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Oxycontin Addiction

The opiate Oxycontin is of paramount importance to the DEA. It and other opiates are part of a disturbing trend of prescription drug abuse. Over seven million people (almost 3% of the nation’s population) abused prescription drugs in 2007, and almost six percent of high-school seniors abuse and are at risk for addiction to Oxycontin.


When taken as intended, Oxycontin is a very effective pain reliever. As we mentioned, it’s an opiate, and it’s used for chronic pain relief. It is tempting to abusers because of its high content of oxycodone- Oxycontin addicts often crush the pills, then either snort or inject them. This gets around the “time release” feature of the medication, and it results in an almost instant “rush” that’s followed by a long-lasting sense of mellowness. As the user takes more and more, they build up a tolerance, and Oxycontin addiction is the result. This addiction is so strong that people will go to almost any length to get it- whether that involves fake prescriptions, doctor shopping, buying from street dealers, or theft.

Oxycontin abuse was first noticed in rural sections of the Northeast- mainly West Virginia, Ohio, Maine, and Pennsylvania. People in these areas were originally prescribed the drug to relieve pain brought about by hard manual labor in jobs such as farming and logging. Normal use does not mean that someone is addicted to Oxycontin, but when a person takes more than the recommended dose or takes the drug for longer than it was prescribed, they’ve crossed over into abuse. If the abuse continues, the person will probably become addicted.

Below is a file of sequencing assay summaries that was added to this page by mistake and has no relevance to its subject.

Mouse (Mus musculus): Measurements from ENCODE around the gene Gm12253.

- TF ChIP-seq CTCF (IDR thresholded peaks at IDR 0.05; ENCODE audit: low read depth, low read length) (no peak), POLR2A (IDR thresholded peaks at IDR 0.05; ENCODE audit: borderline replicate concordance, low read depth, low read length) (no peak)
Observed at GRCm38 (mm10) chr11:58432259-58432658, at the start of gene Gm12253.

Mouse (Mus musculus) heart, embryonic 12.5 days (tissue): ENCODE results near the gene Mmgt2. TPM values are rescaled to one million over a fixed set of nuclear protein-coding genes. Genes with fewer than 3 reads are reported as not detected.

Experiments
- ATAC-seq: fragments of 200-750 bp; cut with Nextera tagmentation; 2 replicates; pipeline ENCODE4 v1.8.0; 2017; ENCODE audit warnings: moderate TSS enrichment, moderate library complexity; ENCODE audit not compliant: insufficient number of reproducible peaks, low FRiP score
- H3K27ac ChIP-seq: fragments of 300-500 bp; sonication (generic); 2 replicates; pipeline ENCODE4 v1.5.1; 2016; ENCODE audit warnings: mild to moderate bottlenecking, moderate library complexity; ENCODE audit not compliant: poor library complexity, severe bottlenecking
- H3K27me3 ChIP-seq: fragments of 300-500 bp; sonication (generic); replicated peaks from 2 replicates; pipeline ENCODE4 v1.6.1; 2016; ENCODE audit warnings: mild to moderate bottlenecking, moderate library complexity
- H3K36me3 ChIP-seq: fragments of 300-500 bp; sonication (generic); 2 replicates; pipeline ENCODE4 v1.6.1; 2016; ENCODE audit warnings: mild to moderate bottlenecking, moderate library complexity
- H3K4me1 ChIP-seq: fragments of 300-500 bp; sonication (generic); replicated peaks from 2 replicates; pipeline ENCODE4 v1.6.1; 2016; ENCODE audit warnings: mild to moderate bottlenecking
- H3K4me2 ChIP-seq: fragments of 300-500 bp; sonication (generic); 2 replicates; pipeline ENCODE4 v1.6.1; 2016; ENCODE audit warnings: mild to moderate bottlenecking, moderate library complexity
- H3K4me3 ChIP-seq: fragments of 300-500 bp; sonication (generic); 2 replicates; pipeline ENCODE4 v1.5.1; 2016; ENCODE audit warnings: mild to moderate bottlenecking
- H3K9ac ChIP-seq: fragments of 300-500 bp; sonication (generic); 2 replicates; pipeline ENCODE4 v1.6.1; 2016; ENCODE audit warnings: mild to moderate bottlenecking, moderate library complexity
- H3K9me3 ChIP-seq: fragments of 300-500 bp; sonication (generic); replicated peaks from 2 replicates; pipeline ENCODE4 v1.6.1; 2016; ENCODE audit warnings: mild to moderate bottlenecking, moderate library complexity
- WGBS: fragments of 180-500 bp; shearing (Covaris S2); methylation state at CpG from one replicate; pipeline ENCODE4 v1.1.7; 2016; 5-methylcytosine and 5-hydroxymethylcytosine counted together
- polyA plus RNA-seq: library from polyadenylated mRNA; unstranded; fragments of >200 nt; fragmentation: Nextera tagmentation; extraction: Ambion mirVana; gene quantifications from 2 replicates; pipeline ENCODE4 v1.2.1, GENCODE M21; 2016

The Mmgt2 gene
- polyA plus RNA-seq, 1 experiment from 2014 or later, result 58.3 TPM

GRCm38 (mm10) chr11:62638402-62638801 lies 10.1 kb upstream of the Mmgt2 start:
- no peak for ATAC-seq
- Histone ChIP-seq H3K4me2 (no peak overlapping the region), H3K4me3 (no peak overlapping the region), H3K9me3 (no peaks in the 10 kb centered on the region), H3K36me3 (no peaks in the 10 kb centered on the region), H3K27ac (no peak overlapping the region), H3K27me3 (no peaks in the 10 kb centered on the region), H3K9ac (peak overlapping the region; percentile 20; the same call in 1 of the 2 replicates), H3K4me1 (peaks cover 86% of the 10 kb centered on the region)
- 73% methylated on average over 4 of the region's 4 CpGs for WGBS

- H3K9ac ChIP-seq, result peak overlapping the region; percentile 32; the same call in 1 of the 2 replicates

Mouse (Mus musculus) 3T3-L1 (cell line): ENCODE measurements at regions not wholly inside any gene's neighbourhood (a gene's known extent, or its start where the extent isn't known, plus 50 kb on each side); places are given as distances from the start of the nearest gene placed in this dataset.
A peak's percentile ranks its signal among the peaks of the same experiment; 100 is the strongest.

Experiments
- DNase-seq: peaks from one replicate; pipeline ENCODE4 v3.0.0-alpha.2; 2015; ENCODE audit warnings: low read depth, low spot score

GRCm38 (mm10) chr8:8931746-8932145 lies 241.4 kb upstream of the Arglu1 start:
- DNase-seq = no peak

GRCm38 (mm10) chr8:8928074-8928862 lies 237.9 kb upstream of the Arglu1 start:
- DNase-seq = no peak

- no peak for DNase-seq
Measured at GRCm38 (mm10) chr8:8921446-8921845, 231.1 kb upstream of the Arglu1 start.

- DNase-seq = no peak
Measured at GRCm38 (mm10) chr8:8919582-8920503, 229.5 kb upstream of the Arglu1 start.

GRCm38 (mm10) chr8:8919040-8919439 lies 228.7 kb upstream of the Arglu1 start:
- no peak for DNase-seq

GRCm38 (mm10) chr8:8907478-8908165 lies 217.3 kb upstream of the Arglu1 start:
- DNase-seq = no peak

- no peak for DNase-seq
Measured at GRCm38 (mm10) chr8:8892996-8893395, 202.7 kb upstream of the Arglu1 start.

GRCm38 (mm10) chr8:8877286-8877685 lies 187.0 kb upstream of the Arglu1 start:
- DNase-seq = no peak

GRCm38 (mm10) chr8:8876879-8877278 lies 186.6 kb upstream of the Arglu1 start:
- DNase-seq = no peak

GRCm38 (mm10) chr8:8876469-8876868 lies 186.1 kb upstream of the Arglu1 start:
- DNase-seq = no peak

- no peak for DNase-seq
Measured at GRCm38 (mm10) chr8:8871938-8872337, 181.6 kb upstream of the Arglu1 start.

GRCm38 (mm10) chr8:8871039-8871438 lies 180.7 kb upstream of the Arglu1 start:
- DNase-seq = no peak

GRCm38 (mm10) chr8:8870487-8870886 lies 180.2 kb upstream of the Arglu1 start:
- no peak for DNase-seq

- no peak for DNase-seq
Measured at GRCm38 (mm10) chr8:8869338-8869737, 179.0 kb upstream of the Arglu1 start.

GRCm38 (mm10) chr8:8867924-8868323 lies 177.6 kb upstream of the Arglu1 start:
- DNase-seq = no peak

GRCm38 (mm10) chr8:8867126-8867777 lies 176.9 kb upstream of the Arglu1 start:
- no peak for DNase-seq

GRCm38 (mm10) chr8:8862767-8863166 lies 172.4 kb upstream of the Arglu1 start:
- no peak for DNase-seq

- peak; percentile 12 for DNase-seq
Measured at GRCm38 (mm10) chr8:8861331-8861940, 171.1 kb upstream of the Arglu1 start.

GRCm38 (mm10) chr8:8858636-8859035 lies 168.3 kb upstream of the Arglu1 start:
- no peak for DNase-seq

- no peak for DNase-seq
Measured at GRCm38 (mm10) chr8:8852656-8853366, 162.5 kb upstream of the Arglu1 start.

If you think that someone you care about is abusing or addicted to Oxycontin, here are some things you need to look for.

  • Trouble falling or staying asleep

  • Diarrhea

  • Excessive sweating

  • Muscle pain

  • Slow breathing

  • Constricted pupils

  • Confusion and lethargy

To the untrained eye, a person high on Oxycontin may act like they are drunk. But, if you let them sleep it off to sober up like you would with someone who’d been drinking, it could be fatal. Why? Oxycontin tends to depress the respiratory system, and an extremely high dose can stop breathing altogether. If you see someone overdose on Oxycontin, call 911 immediately, and if you think you have an addiction to Oxycontin or another opiate, seek help as soon as possible.

The treatment for Oxycontin addiction is pretty similar to treatment for other opiate problems. Detoxification alone is not enough to eliminate the drug from the system. Withdrawals for an addict are painful, and must be treated with drug therapy under close medical supervision. Also, the addict must undergo counseling and behavioral modification therapy, which will reduce the chance of a relapse. The road out of an addiction can be a long and hard one. Don’t try to beat an Oxycontin addiction on your own. If you are addicted, you need to visit your doctor for an evaluation. After that, you’ll be referred to an appropriate drug treatment program.

Drug Enforcement Agnecy (DEA) –
Substance Abuse and Mental Health Services (SAMHSA) –
National Institue of Health (NIH) –

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